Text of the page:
Water shortage crisis in Sudan has pushed Sudanese people to fetch turbid water that has become drinkable as a result of the war, as there is no other option for civilians to risk in search of water.
This comes as clashes between the Sudanese army and the Rapid Support Forces targeted water stations and facilities, while the Health Organization called for an immediate cease-fire for fear of humanitarian repercussions that may be the worst in the history of Sudan.
Meanwhile, though difficult, nations are evacuating their nationals from Sudan.
Nigeria’s National Emergency Management Agency has confirmed plans to evacuate Nigerians on Tuesday morning.
The agency’s Director, Special Duties, Onimode Bandele stated this an interview.
Italian media reported that a “very complex” operation led to the evacuation of 150 Italian nationals by air. The group, which included children and elderly people, was mostly made up of diplomatic corps, NGO personnel and entrepreneurs. The last to leave were the Italian ambassador and military personnel.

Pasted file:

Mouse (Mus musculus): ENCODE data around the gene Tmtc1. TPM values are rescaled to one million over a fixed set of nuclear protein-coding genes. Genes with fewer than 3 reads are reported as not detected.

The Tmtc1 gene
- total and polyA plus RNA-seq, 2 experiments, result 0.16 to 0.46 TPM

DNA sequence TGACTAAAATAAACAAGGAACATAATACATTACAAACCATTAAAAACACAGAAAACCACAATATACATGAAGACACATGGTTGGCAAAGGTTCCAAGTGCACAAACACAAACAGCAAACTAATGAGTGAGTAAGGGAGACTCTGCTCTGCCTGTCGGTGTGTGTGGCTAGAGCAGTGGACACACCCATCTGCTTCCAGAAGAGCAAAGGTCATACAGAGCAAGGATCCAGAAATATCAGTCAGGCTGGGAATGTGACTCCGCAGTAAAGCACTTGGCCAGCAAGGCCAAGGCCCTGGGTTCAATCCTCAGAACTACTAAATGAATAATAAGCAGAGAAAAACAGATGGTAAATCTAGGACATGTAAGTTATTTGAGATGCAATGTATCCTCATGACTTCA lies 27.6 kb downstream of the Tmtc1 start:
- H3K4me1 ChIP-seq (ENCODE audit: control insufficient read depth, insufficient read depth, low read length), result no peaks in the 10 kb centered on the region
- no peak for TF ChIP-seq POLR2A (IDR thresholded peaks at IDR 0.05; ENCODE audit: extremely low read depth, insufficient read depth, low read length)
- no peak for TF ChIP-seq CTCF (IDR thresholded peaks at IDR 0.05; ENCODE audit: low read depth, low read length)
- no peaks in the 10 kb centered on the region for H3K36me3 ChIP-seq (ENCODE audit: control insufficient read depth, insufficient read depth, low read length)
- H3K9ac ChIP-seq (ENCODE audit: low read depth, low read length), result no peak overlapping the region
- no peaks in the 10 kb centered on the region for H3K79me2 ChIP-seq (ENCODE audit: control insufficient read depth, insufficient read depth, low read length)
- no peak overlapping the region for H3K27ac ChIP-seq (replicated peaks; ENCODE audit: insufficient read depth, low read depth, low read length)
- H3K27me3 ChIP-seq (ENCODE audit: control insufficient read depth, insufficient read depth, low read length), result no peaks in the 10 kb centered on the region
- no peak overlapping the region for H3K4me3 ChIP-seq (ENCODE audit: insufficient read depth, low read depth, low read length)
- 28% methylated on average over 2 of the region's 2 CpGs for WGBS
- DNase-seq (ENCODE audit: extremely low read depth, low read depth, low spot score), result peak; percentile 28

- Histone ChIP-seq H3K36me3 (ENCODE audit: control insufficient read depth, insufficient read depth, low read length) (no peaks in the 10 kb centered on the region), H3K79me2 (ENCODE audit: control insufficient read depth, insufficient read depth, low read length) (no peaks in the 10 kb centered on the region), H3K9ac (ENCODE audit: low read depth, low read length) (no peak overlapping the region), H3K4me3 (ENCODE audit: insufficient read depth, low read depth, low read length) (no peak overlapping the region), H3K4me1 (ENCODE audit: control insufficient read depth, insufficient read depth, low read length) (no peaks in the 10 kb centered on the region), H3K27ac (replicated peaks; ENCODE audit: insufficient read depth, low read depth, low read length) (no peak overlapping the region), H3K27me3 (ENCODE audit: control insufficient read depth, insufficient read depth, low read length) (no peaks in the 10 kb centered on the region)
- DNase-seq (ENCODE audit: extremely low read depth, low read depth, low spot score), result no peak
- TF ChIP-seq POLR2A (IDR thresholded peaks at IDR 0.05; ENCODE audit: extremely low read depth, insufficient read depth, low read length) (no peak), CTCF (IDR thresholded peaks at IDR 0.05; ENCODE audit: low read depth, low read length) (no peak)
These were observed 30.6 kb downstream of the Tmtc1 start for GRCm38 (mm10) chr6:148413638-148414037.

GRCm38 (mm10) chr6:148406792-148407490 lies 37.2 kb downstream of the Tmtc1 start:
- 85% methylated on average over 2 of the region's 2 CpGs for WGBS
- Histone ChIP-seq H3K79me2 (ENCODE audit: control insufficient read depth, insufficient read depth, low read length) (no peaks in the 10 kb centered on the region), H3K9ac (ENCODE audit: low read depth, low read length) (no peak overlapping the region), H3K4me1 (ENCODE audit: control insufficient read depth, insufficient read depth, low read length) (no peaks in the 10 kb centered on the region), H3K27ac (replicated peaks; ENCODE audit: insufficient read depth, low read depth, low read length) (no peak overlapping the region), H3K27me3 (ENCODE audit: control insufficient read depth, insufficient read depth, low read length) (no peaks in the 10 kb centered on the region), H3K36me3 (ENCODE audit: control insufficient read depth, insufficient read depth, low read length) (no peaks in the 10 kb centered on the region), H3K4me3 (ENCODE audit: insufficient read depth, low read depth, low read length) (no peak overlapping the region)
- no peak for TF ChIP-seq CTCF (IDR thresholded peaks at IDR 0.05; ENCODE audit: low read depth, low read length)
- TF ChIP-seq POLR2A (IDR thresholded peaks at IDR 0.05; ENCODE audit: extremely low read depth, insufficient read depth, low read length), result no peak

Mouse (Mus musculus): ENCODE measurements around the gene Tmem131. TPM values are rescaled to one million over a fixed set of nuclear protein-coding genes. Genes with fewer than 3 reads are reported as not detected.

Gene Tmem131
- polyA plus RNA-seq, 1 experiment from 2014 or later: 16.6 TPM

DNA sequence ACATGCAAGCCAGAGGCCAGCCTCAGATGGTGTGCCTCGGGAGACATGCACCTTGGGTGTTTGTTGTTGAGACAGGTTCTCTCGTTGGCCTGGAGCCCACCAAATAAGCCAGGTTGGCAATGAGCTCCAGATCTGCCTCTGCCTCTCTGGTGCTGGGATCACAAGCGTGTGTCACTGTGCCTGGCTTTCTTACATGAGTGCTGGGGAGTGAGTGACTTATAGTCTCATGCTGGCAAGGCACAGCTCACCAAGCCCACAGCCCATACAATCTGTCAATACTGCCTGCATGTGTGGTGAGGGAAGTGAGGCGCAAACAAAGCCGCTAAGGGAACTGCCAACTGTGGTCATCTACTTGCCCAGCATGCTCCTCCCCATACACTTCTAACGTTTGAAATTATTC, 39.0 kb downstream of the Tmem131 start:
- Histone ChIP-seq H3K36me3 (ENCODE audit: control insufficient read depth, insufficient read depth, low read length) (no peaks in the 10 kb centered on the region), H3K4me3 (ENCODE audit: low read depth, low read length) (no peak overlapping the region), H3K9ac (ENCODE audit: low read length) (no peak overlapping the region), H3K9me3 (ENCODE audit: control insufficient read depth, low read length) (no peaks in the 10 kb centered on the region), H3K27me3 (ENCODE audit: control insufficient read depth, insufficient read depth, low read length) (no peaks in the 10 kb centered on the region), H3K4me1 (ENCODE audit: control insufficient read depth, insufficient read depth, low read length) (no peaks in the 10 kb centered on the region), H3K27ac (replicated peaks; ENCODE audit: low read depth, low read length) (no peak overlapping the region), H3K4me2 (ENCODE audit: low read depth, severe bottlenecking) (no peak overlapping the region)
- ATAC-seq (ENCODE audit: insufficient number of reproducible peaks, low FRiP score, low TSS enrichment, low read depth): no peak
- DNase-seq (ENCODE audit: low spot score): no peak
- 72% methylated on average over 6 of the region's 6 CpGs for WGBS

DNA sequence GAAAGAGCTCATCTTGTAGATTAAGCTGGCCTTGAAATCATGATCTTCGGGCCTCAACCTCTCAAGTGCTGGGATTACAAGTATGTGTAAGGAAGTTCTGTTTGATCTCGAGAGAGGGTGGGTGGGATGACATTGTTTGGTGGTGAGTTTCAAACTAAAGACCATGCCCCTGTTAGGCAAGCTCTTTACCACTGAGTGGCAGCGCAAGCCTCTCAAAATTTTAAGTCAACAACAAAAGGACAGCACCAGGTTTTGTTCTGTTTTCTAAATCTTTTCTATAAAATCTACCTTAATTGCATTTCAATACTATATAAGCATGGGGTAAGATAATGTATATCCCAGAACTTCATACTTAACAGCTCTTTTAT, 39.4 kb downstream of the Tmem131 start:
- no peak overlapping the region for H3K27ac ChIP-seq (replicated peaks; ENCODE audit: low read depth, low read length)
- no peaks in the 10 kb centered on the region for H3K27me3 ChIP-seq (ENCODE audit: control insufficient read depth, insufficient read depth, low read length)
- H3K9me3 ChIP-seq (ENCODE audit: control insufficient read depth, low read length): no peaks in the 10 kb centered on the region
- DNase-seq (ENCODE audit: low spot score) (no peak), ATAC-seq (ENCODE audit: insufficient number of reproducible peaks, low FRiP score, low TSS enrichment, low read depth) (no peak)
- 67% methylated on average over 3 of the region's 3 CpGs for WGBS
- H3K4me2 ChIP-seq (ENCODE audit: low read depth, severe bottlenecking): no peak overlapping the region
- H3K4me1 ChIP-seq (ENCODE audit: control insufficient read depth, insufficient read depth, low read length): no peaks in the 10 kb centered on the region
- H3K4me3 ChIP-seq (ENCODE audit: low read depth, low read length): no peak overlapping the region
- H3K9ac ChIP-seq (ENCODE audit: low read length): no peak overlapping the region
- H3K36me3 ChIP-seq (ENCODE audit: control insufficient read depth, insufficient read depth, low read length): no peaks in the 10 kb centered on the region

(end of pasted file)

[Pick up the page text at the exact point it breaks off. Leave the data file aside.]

Similarly, spain’s government has confirmed that Irish citizens are among 100 people evacuated from Sudan. In a statement, the Spanish department of foreign affairs said military aircraft carrying evacuees left Sudan’s capital Khartoum with a total of 30 Spanish citizens and 70 others from Europe and Latin America were flown out of the African nation.
A growing list of countries have evacuated diplomats and citizens from Sudan’s capital as fierce fighting continues to rage in Khartoum.
Recall that two sides are at the center of more than a week of fighting; Sudan’s army and a paramilitary group called the Rapid Support Forces, with the parties blaming each other after a French evacuation convoy came under fire trying to leave Sudan, with one French national injured.
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